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1 The current status of crop wild relatives conservation and use is reviewed. Special attention is being paid to biological and other constraints that hamper the conservation and use of crop wild relatives and recommendations are made how to overcome these. + 6636 word(s) 6636 2020-08-10 08:58:28 |
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Engels, J.M.M.; Thormann, I. Crop Wild Relatives. Encyclopedia. Available online: https://encyclopedia.pub/entry/1713 (accessed on 15 April 2024).
Engels JMM, Thormann I. Crop Wild Relatives. Encyclopedia. Available at: https://encyclopedia.pub/entry/1713. Accessed April 15, 2024.
Engels, Johannes M. M., Imke Thormann. "Crop Wild Relatives" Encyclopedia, https://encyclopedia.pub/entry/1713 (accessed April 15, 2024).
Engels, J.M.M., & Thormann, I. (2020, August 18). Crop Wild Relatives. In Encyclopedia. https://encyclopedia.pub/entry/1713
Engels, Johannes M. M. and Imke Thormann. "Crop Wild Relatives." Encyclopedia. Web. 18 August, 2020.
Crop Wild Relatives
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All our crops are the result from a domestication process that has been conducted by people from around the world. This domestication process of selected wild species in parts of the world that harbour a high level of species and genetic diversity was preceded by gathering plants or parts thereof (e.g. seeds; root and tubers) for their consumption 'at home', usually combined with hunting of wild animals. The selected and gradually domesticated plants, i.e. our today's crops, have 'nephews and cousins' that are closely related to a given crop species and that are wild plants, i.e. the crop wild relatives. These species sometimes naturally interbreed with their related crops or can be crossed with the crop by using specific techniques such as molecular genetic tools. These crop wild relatives possess important genes and traits that are critically important for the improvement of our crops, through research, pre-breeding and breeding of new varieties that are better adapted to our ever-changing production environment. Climate change is causing serious threats to a number of crops and crop varieties and their adaptation to the changed conditions is critical to maintain their production level.

Unfortunately, the drastic changes we have seen in our agricultural production systems during the past 70 - 80 years, the huge changes in our landscapes, the impacts of climate change and many other aspects cause a direct and severe threat to the survival of the crop wild relatives and concerted efforts are urgently required to ensure their survival.

This entry provides a general introduction to this often forgotten and little known subset of plant genetic resources for food and agriculture, it defines CWRs and provides information on classification of the species and presents an overview over the conservation status under in situ conditions (i.e. in nature), in ex situ conditions (i.e. in genebanks or botanic gardens) as well on how conservation approaches can be optimized by combining in situ and ex situ (the so-called complementary conservation) as well as on their use in breeding programmes. The final concluding session provides an overview of the problems encountered with the conservation (and use) and what should be done to improve the current situation to ensure a more effective and efficient conservation. The presented recommendations are based on an analysis of the threat status of the CWRs as well as on biological factors that hamper conservation as well as on other constraints encountered so far. the importance of CWRs. Details on these parameters are not included in the text below but are included in the related paper that has been recently published.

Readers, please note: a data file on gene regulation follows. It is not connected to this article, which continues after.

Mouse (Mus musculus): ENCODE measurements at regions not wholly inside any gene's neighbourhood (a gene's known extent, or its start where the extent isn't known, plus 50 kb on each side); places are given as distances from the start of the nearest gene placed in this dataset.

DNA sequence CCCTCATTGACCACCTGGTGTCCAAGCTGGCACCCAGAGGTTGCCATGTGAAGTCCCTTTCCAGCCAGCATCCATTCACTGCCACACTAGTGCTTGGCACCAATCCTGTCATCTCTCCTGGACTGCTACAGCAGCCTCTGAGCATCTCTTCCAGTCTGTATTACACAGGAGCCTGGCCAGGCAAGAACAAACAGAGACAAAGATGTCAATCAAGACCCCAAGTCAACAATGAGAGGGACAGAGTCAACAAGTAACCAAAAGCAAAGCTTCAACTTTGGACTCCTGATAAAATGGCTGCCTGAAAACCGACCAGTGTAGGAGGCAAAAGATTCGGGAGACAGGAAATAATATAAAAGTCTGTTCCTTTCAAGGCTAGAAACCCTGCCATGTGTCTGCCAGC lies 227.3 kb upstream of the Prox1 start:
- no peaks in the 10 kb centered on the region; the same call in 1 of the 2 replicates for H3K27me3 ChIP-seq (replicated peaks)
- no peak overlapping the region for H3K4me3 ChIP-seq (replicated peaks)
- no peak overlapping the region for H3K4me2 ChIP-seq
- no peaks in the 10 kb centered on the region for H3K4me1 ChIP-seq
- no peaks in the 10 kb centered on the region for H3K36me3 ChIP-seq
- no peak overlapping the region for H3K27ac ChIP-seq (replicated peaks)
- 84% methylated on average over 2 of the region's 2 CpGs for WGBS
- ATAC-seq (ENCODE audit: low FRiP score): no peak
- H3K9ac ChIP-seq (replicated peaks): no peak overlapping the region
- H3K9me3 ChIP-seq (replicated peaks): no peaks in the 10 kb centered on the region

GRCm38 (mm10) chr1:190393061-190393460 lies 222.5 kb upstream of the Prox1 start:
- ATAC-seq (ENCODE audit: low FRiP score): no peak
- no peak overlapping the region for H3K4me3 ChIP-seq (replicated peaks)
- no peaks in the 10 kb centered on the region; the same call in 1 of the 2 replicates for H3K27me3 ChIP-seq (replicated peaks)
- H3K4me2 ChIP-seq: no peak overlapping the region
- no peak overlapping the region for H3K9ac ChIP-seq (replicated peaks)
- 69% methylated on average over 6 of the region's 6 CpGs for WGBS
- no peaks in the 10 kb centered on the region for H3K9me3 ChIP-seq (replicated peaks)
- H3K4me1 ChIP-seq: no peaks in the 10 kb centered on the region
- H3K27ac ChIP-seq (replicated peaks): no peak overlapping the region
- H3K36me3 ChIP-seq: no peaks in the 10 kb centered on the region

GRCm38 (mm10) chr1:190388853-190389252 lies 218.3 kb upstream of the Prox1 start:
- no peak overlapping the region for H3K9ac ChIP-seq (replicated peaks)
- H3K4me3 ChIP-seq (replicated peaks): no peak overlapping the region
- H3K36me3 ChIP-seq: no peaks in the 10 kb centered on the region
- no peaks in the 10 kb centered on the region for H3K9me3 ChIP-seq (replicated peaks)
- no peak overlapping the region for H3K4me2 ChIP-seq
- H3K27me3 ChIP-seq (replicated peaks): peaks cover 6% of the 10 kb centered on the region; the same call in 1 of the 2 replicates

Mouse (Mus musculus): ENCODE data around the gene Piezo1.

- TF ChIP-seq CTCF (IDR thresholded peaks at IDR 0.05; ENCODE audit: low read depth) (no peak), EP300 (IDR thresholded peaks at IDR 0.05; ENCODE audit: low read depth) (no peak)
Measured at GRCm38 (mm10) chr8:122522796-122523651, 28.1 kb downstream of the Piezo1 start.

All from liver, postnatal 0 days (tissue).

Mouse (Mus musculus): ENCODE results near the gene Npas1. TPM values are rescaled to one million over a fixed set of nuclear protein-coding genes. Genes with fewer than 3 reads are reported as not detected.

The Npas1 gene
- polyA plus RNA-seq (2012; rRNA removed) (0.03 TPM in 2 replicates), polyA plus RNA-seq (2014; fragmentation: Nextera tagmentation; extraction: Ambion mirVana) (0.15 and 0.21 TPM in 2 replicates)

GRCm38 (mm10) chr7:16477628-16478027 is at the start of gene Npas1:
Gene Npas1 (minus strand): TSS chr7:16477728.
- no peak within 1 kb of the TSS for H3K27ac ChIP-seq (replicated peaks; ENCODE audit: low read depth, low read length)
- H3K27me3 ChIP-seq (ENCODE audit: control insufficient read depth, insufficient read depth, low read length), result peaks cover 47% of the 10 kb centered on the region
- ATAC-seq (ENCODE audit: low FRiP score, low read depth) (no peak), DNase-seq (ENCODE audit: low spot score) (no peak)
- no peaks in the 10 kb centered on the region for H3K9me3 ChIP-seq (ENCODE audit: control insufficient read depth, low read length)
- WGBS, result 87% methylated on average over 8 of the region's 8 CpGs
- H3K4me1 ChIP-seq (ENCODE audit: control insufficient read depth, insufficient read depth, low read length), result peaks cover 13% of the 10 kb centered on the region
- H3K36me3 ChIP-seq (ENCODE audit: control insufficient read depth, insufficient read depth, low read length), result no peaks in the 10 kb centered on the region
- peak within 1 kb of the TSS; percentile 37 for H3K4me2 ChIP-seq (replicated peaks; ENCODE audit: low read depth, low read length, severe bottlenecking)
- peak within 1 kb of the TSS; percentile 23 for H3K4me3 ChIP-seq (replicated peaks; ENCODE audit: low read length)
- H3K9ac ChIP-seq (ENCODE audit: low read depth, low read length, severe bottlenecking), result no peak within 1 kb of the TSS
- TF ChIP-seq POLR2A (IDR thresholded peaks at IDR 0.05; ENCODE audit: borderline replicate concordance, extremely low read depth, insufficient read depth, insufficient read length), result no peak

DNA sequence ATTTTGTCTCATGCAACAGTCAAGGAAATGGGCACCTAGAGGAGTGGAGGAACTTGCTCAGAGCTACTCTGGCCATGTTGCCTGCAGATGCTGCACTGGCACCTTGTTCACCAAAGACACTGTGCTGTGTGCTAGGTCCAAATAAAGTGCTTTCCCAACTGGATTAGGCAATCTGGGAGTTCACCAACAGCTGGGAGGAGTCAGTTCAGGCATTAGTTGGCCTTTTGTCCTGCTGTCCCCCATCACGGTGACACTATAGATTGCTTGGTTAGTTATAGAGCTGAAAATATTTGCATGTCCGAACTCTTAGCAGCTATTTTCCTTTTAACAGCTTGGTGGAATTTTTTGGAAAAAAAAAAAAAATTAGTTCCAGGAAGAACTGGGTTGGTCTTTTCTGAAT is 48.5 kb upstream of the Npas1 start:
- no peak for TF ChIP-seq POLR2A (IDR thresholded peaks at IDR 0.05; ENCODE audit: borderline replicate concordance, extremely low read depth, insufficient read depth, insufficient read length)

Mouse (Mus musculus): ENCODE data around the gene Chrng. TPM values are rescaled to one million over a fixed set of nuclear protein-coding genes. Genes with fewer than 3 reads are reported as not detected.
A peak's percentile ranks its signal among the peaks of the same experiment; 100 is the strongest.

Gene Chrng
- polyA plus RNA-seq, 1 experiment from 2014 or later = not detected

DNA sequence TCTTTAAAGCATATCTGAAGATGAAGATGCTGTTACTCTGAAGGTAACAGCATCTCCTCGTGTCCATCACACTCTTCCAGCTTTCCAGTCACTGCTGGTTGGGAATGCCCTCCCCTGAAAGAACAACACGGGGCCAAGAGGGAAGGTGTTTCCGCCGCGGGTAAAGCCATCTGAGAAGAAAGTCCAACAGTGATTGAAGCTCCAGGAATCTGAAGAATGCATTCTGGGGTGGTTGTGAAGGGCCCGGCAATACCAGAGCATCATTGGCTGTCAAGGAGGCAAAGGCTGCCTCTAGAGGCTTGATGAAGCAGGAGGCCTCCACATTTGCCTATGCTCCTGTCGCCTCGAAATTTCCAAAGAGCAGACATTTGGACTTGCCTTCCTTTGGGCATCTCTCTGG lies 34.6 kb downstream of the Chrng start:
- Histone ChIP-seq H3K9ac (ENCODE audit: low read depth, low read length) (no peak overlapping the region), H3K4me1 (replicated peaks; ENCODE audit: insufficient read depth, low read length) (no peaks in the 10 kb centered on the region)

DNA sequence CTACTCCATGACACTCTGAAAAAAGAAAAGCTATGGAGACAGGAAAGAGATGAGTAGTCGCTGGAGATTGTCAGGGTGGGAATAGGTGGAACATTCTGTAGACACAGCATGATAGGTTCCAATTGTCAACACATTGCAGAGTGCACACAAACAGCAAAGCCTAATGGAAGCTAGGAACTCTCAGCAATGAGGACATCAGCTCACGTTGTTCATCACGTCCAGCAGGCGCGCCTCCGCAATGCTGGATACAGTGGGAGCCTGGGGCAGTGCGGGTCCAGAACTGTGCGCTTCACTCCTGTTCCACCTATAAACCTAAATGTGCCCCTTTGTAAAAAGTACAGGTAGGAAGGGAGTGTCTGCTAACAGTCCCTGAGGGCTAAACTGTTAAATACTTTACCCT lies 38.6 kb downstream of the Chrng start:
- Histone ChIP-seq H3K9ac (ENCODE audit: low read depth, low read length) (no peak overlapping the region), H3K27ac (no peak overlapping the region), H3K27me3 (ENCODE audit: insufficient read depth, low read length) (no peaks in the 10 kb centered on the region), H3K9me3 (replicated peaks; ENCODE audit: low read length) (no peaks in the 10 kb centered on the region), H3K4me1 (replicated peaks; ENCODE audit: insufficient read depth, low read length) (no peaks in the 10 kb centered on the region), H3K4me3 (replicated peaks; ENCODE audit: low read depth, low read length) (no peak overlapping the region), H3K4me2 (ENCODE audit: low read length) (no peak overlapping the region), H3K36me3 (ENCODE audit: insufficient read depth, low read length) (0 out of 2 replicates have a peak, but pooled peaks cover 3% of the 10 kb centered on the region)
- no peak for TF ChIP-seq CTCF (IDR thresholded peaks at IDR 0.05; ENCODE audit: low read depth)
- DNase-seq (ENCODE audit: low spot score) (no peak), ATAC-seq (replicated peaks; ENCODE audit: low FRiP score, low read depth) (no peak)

Crop wild relatives genetic resources conservation and use in situ, ex situ and complementary conservation

1. Introduction

Today’s cultivated crop plants have undergone more or less drastic changes since their first cultivation and domestication. The first signs of domesticating wild plant (and animal) species date back 10,500 years in Western Asia and domestication has since then been practiced in different parts of the world by different groups of people on new species [1]. The duration and intensity of this domestication process have been very variable from one crop to the other [2]. The one thing that all crops have in common is that they originated from (one or more) wild and naturally occurring species. For a number of crops, the domestication process is well known, based on archaeological finds and (experimental) research. In general, this process started with gathering in particular wild grasses and leguminous species, followed by their cultivation closer to the homestead under more controlled conditions and gradually undergoing transformation from wild into domesticated taxa [3][4][5]. In some instances, crops are the result of natural or man-made hybrids between two wild ancestor species (e.g., banana: Musa acuminata and M. balbisiana); in other cases, the wild relative is a 'subspecies' (sylvestris) of the cultivated crop (e.g., Vitis vinifera ssp. vinifera) or there is no difference between the wild and the domesticated species (e.g., the olive tree, Olea europea which has wild, weedy, and cultivated forms, and many forage crops), which are just two different forms of the same species. For other crops, the domestication process is much less known or even completely obscure, including which wild species might have been involved as ancestor(s) of the crop in question (e.g., Triticum spelta, spelt). For some crops, the domestication process is still ongoing, especially in local fruit trees [6]. Possibly the most important consequence of the domestication process is that the genetic diversity available in the crop genepool (in the narrow sense) is usually much smaller than that in the related wild species [7][8].